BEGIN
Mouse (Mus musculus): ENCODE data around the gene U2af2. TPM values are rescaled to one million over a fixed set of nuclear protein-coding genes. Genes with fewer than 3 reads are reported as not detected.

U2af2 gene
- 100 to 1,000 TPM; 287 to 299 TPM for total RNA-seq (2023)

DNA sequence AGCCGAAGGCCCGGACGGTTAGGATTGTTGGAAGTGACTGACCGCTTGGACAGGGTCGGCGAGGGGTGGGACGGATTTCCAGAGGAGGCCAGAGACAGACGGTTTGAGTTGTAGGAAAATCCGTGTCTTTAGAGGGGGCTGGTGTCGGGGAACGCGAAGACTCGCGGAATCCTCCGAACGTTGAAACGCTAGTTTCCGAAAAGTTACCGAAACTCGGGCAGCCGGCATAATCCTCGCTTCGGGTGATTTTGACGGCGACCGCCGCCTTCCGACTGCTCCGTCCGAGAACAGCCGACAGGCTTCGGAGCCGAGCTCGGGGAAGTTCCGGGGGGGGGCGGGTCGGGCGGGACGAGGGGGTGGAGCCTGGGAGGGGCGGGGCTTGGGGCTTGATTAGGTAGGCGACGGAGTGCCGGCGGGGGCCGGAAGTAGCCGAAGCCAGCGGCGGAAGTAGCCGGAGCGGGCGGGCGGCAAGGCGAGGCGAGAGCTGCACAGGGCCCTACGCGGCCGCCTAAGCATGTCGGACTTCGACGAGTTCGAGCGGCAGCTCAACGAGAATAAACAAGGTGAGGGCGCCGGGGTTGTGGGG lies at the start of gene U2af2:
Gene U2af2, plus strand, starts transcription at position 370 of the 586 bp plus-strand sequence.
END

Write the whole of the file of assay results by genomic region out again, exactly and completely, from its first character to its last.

Mouse (Mus musculus): ENCODE data around the gene U2af2. TPM values are rescaled to one million over a fixed set of nuclear protein-coding genes. Genes with fewer than 3 reads are reported as not detected.

U2af2 gene
- 100 to 1,000 TPM; 287 to 299 TPM for total RNA-seq (2023)

DNA sequence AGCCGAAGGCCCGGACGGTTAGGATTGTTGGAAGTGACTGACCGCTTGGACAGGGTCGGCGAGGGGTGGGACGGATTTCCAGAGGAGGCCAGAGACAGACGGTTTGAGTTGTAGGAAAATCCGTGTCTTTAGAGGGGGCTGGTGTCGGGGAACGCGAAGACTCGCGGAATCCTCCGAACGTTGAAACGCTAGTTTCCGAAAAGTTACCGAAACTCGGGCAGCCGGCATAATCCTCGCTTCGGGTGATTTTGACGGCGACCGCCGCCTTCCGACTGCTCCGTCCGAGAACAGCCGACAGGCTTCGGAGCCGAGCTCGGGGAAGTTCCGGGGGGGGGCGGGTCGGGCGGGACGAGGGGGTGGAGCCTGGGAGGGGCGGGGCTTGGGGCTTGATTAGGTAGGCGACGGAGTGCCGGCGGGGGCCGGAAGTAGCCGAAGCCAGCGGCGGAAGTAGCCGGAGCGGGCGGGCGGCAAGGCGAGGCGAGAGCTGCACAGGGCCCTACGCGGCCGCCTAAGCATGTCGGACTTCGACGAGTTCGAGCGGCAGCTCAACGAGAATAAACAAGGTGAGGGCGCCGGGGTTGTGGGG lies at the start of gene U2af2:
Gene U2af2, plus strand, starts transcription at position 370 of the 586 bp plus-strand sequence.